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HindustanTimes Sat,25 Oct 2014

Dual degrees with foreign universities get nod

Chetan Chauhan, Hindustan Times  New Delhi, June 02, 2012
First Published: 20:46 IST(2/6/2012) | Last Updated: 07:48 IST(3/6/2012)

Doing a course from global top universities such as Harvard, Peking or Oxford, while being in India, will soon be a reality.

Country’s higher education regulator, the University Grants Commission, on Saturday opened doors for world top 500 universities to start dual degree or twining courses with Indian higher education institutions.

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The commission approved regulations also gave six months to higher education institutions in India running courses of foreign universities to meet the new regulatory framework.

“The institutions failing to meet the regulations will face action,” UGC’s acting chairperson Ved Prakash told HT, after the commissions’ meeting where the regulations were approved.

The new rules stipulate de-recognition of private institutions and stopping of government funds to the public sector institutions, which fail to meet the regulatory provisions. Many educational institutions such as Delhi University offer courses where part of the syllabus is taught in India and remaining in the foreign university.

In a bid to ensure excellence, the commission has decided that only those Indian educational institutions, who receive highest accreditation rating from National Board for Accreditation or National Assessment and Accreditation Council, will be allowed to start a dual degree courses.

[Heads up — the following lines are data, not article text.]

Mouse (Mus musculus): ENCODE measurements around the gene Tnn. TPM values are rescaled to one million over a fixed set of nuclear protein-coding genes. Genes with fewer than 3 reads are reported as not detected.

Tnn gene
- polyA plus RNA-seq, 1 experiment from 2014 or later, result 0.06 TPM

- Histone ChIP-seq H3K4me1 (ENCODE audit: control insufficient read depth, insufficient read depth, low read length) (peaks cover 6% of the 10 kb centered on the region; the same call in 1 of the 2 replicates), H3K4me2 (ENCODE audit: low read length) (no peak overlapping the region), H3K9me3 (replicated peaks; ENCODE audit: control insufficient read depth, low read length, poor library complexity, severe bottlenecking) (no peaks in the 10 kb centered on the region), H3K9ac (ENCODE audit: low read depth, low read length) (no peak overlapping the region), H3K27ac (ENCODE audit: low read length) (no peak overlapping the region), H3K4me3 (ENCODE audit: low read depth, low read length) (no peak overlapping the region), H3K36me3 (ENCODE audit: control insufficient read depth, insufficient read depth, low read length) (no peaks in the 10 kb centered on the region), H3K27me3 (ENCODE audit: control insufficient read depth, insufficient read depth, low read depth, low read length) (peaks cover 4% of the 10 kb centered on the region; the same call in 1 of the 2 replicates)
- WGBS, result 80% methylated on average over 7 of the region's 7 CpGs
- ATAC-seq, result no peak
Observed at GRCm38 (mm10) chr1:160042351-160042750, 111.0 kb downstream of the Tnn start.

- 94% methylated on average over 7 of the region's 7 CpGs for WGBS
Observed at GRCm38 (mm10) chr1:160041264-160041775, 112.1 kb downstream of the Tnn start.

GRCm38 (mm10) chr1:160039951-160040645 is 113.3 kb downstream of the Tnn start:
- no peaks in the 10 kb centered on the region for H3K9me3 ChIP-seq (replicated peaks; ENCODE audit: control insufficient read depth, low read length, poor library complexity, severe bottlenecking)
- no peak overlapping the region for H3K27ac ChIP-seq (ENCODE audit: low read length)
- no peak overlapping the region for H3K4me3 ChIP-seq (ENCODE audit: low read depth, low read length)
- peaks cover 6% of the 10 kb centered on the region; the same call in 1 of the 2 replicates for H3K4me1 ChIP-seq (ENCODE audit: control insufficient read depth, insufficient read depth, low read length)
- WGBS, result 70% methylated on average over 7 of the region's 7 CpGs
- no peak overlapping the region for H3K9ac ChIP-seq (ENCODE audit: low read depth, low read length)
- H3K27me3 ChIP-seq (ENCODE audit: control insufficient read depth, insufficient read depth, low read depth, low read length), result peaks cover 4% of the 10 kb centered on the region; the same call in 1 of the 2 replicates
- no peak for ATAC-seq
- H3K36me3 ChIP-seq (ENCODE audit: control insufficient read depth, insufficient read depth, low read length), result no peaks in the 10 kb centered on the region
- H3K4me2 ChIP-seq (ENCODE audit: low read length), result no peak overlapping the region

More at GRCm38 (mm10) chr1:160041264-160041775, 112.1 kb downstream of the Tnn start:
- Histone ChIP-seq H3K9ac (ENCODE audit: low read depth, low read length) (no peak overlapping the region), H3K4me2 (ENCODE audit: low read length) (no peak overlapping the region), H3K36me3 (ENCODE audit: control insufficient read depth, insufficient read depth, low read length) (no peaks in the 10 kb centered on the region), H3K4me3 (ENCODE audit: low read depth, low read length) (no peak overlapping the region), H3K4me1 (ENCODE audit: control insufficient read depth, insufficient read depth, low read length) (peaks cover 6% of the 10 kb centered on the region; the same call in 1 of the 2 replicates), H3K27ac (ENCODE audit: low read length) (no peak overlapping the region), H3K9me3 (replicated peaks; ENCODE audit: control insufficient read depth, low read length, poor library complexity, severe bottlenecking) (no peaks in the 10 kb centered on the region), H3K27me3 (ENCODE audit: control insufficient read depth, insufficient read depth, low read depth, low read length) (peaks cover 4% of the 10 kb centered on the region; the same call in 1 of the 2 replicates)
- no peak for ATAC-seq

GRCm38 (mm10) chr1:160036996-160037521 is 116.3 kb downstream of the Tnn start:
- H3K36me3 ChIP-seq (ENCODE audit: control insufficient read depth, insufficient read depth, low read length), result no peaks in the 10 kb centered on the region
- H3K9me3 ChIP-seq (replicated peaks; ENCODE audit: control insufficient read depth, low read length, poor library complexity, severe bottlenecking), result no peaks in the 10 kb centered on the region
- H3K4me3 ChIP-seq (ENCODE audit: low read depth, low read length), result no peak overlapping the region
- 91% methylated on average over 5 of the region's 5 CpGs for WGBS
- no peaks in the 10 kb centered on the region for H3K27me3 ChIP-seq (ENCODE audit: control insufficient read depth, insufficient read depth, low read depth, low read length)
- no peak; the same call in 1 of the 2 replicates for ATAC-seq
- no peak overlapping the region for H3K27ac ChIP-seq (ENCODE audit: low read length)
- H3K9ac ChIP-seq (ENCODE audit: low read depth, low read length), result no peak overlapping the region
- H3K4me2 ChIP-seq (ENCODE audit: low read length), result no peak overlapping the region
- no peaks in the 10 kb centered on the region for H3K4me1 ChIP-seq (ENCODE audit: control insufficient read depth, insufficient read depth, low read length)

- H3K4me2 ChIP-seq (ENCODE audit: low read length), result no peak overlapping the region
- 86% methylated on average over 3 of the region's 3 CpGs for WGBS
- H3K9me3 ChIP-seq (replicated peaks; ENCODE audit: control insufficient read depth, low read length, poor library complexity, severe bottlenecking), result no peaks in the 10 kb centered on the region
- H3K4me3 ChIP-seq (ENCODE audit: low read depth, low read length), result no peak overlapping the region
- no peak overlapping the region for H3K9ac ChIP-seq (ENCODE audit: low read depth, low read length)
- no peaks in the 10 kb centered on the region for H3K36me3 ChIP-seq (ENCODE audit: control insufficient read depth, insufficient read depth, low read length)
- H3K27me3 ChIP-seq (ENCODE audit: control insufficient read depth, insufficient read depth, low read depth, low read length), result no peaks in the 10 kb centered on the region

They would be able to tie-up with any of the world’s top 500 foreign education providers listed in the Time Higher Education Supplement or Shanghai Ranking Consultancy. “The Indian educations providers will be free to choose their foreign partners,” Prakash said.

The decision comes a few weeks before HRD minister Kapil Sibal is expected to participate in Indo-US Higher Education Summit, where heads of top Indian and Foreign universities are expected to participate.

The Indian government has promised a regulatory framework to allow quality foreign education to offer courses to Indian students. As the foreign education providers bill is still pending, the new UGC regulations will help the well known foreign universities to offer courses locally.

Prakash said before approving the tie-up the UGC will check the academic standards of the institutions singing an agreement. “Only the best to ensure academic excellence will be allowed,” he said.

The new regulations does not stipulate fee or course structure which would be domain of the two collaborating universities.

The UGC, however, deferred decision on allowing foreign education providers to set campuses in India as it required consultation with other stakeholders such as health and law ministries.


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